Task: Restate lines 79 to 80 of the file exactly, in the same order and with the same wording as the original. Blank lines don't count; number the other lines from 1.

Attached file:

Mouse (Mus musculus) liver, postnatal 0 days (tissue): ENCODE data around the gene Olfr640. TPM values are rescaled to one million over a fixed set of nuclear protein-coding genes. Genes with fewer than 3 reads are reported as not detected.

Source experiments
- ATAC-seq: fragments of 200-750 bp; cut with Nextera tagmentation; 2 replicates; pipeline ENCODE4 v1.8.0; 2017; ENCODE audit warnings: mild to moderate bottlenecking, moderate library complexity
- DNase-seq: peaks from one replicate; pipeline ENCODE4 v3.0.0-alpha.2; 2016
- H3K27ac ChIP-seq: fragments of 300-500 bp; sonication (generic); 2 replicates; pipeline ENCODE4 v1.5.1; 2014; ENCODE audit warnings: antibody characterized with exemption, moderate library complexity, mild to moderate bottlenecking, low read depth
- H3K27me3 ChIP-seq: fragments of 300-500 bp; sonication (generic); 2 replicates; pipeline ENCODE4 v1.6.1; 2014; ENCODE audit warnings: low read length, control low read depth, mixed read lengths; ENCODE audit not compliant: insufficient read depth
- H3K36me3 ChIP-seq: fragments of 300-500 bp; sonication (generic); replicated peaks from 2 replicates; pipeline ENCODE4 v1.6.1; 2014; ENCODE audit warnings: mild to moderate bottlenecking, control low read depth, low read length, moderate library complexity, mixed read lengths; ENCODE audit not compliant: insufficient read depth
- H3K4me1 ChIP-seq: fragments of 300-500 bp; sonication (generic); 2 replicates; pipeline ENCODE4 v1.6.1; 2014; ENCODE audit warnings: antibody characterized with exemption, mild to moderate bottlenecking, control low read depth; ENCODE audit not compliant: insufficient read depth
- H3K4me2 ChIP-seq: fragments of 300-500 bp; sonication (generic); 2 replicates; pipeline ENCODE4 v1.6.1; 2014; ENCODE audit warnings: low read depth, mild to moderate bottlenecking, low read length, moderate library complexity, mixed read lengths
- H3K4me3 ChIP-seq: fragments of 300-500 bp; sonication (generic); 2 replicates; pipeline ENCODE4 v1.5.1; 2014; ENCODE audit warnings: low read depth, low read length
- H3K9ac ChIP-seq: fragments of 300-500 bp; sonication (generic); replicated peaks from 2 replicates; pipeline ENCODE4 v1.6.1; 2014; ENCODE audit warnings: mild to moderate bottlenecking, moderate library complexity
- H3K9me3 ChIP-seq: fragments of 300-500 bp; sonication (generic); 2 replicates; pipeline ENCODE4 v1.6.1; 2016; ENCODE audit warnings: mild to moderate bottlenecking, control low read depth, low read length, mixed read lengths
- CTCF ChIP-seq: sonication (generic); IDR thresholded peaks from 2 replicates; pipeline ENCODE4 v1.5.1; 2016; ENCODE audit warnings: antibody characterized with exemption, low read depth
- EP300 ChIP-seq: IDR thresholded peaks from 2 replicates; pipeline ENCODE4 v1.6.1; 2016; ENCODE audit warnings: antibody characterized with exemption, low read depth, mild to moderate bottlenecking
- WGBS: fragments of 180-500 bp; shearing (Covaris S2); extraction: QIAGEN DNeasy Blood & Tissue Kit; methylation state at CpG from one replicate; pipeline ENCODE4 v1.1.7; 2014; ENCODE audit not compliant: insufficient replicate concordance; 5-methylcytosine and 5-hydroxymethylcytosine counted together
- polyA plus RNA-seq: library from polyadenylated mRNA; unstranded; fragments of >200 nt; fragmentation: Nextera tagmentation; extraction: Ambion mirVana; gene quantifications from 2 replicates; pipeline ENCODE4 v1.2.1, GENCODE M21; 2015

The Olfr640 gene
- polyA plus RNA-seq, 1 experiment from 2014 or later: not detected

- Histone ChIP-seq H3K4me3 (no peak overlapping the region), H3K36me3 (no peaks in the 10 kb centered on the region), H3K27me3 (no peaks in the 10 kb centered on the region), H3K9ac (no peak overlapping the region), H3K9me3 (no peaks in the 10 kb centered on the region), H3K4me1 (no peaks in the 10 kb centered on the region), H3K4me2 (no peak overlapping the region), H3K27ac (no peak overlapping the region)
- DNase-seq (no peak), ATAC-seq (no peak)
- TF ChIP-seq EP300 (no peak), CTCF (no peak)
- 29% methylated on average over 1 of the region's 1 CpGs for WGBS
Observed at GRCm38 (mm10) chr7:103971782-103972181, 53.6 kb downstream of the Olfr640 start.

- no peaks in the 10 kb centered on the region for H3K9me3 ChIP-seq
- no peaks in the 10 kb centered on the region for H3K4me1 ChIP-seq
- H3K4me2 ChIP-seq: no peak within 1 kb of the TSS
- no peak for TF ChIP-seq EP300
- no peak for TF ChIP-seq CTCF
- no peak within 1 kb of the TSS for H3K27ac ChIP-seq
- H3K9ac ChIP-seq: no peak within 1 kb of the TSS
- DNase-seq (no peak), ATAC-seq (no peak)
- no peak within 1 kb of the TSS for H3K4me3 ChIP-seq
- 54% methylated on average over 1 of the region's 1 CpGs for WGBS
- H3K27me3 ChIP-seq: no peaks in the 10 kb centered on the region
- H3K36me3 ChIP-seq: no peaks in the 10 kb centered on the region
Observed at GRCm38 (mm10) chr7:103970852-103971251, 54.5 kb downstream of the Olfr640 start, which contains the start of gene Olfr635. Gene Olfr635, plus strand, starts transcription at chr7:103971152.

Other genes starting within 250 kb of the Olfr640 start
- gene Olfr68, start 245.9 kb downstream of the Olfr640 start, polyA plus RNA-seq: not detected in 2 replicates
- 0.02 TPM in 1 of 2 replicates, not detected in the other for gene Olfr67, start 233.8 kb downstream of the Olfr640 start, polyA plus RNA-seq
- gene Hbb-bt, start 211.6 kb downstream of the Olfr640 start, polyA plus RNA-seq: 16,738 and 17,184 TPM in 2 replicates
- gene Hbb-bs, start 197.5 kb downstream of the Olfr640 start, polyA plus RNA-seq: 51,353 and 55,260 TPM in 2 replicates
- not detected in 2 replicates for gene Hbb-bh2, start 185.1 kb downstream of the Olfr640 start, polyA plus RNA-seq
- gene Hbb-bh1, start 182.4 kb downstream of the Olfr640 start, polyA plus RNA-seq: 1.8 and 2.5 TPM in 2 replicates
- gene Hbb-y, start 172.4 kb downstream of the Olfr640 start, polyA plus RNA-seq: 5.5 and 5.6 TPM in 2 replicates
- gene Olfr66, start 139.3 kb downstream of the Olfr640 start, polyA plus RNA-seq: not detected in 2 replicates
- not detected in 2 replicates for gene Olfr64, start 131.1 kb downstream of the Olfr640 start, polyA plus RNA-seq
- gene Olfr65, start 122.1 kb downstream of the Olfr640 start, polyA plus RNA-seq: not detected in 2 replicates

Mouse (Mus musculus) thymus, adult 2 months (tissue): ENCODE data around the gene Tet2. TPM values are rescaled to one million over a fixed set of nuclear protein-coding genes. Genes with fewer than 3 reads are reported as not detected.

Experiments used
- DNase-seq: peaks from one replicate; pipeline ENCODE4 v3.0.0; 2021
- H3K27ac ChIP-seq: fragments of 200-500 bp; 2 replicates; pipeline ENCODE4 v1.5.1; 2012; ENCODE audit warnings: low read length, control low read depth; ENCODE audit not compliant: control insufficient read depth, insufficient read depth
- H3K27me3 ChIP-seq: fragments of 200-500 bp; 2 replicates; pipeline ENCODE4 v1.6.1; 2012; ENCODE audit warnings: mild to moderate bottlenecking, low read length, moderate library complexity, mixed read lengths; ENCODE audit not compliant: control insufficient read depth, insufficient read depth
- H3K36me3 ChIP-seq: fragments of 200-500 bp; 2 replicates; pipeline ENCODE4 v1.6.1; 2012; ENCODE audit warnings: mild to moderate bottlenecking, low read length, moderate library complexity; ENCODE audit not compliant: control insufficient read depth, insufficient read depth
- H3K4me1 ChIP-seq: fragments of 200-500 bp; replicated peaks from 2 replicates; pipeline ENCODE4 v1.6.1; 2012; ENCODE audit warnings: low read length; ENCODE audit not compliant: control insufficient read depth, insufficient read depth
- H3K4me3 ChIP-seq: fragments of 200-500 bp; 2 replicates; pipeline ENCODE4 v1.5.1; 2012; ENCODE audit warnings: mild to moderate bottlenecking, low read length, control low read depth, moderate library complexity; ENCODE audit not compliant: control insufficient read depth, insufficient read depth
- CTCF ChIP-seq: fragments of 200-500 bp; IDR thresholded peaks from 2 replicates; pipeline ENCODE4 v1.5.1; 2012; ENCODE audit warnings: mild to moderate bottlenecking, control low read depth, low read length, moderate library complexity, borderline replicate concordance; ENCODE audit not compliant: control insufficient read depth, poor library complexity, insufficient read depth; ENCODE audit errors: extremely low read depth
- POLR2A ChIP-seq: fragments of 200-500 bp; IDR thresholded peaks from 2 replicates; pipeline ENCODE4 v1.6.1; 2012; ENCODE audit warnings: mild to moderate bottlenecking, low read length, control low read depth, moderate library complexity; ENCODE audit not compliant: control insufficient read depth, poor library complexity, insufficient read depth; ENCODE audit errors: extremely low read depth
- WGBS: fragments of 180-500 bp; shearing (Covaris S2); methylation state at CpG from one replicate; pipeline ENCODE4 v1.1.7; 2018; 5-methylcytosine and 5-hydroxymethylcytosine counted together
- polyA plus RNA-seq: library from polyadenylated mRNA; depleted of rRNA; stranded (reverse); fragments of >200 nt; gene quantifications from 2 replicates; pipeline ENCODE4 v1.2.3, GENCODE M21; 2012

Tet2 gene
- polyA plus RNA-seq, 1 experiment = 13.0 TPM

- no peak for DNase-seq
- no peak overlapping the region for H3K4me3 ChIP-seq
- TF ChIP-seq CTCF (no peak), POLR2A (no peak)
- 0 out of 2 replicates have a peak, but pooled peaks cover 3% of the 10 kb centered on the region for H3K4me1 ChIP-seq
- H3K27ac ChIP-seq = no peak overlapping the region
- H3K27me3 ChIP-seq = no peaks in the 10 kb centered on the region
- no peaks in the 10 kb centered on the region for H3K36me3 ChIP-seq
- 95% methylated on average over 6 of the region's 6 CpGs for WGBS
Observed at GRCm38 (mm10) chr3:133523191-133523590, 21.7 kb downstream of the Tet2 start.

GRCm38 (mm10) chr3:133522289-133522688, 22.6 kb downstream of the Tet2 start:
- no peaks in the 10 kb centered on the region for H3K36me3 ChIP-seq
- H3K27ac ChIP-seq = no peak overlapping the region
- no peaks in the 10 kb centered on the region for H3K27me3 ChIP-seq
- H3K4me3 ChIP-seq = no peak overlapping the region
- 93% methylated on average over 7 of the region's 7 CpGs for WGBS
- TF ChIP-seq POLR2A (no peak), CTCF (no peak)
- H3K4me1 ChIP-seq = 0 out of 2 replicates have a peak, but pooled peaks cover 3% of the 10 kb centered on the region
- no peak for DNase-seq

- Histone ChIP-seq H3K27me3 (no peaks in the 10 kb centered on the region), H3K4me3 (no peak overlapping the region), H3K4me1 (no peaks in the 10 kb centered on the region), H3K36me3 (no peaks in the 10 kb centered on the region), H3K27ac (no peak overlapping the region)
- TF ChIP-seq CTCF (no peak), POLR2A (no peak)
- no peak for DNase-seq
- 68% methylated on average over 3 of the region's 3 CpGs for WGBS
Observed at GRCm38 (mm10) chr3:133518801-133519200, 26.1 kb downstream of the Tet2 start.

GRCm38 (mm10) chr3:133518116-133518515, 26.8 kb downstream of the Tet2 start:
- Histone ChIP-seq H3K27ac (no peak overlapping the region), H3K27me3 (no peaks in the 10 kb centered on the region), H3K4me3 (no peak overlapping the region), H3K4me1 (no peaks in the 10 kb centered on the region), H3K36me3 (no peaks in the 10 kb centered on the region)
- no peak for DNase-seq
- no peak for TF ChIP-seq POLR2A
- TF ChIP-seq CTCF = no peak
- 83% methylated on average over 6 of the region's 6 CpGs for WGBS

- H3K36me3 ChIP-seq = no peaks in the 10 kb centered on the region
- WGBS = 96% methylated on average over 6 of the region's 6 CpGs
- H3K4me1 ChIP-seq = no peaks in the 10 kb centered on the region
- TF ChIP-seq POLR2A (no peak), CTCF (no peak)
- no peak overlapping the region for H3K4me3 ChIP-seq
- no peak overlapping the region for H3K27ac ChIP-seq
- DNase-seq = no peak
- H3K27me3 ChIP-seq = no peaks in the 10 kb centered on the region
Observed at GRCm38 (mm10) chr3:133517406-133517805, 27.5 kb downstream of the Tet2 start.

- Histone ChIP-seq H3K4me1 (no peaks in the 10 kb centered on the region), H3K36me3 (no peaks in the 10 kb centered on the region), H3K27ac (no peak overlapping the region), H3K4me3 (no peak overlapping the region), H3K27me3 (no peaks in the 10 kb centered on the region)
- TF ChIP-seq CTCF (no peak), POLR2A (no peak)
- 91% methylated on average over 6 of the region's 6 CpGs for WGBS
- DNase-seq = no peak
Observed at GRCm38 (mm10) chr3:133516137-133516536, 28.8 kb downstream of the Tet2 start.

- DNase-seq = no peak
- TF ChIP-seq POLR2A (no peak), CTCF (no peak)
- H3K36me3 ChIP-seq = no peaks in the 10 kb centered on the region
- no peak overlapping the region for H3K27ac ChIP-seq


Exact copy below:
- no peak for DNase-seq

- Histone ChIP-seq H3K27me3 (no peaks in the 10 kb centered on the region), H3K4me3 (no peak overlapping the region), H3K4me1 (no peaks in the 10 kb centered on the region), H3K36me3 (no peaks in the 10 kb centered on the region), H3K27ac (no peak overlapping the region)